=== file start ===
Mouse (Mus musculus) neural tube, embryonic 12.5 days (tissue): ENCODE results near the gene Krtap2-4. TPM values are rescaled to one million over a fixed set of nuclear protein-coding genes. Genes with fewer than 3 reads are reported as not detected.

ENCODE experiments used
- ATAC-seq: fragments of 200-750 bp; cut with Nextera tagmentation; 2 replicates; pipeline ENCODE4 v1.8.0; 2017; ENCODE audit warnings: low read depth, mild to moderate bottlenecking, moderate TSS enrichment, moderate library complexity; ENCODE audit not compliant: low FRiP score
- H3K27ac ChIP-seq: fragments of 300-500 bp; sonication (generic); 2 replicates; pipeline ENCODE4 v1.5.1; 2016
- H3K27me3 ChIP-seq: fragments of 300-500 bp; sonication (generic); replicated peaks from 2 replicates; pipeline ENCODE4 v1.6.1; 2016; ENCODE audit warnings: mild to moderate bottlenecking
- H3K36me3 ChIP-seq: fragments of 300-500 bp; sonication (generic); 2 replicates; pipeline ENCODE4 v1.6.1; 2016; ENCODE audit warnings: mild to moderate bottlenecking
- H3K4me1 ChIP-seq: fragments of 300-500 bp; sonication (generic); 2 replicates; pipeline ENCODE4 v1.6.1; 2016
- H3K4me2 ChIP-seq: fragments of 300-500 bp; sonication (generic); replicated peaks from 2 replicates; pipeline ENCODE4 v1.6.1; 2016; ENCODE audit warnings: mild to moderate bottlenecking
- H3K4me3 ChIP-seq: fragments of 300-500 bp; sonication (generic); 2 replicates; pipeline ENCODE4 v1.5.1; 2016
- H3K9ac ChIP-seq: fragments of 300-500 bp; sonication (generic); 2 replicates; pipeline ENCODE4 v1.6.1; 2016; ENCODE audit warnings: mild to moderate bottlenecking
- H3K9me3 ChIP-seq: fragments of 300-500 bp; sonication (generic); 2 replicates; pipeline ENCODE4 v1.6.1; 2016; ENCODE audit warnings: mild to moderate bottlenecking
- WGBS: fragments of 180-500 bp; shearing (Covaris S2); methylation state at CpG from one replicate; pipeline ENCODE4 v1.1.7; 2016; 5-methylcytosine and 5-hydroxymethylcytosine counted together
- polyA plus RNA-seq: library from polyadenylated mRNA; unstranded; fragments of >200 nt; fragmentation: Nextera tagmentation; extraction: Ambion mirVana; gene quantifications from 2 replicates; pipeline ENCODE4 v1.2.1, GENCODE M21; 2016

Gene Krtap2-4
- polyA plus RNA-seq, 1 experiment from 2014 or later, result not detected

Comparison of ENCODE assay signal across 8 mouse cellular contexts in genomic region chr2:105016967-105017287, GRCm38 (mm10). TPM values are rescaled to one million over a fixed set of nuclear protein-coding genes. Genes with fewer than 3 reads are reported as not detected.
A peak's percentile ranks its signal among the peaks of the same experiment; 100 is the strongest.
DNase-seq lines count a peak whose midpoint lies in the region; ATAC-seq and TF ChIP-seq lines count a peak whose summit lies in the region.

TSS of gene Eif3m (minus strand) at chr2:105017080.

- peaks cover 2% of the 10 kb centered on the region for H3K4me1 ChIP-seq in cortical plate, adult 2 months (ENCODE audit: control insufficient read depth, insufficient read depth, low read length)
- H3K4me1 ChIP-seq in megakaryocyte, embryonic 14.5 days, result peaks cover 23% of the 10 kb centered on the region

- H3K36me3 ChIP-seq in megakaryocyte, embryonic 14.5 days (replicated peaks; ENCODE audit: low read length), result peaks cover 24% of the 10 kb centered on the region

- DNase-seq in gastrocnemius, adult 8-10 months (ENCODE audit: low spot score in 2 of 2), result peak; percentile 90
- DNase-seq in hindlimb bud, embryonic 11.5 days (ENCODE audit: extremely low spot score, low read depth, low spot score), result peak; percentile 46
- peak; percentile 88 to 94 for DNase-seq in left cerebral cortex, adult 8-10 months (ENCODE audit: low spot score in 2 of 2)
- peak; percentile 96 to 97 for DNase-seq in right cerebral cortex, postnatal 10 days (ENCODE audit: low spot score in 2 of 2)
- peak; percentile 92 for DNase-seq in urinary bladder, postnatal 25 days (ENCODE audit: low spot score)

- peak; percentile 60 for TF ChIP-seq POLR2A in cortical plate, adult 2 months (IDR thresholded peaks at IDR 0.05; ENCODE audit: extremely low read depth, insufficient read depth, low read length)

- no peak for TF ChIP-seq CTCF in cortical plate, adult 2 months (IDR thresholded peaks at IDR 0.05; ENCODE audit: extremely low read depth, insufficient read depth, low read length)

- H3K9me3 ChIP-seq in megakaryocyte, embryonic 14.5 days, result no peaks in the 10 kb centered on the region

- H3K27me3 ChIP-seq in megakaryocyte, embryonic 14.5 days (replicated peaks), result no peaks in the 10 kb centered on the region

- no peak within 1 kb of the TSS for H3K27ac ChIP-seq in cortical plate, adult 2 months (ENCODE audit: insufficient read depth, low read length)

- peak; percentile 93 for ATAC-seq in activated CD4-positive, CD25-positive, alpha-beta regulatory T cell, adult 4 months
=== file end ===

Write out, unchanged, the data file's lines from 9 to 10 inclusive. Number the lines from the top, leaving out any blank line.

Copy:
- H3K4me3 ChIP-seq: fragments of 300-500 bp; sonication (generic); 2 replicates; pipeline ENCODE4 v1.5.1; 2016
- H3K9ac ChIP-seq: fragments of 300-500 bp; sonication (generic); 2 replicates; pipeline ENCODE4 v1.6.1; 2016; ENCODE audit warnings: mild to moderate bottlenecking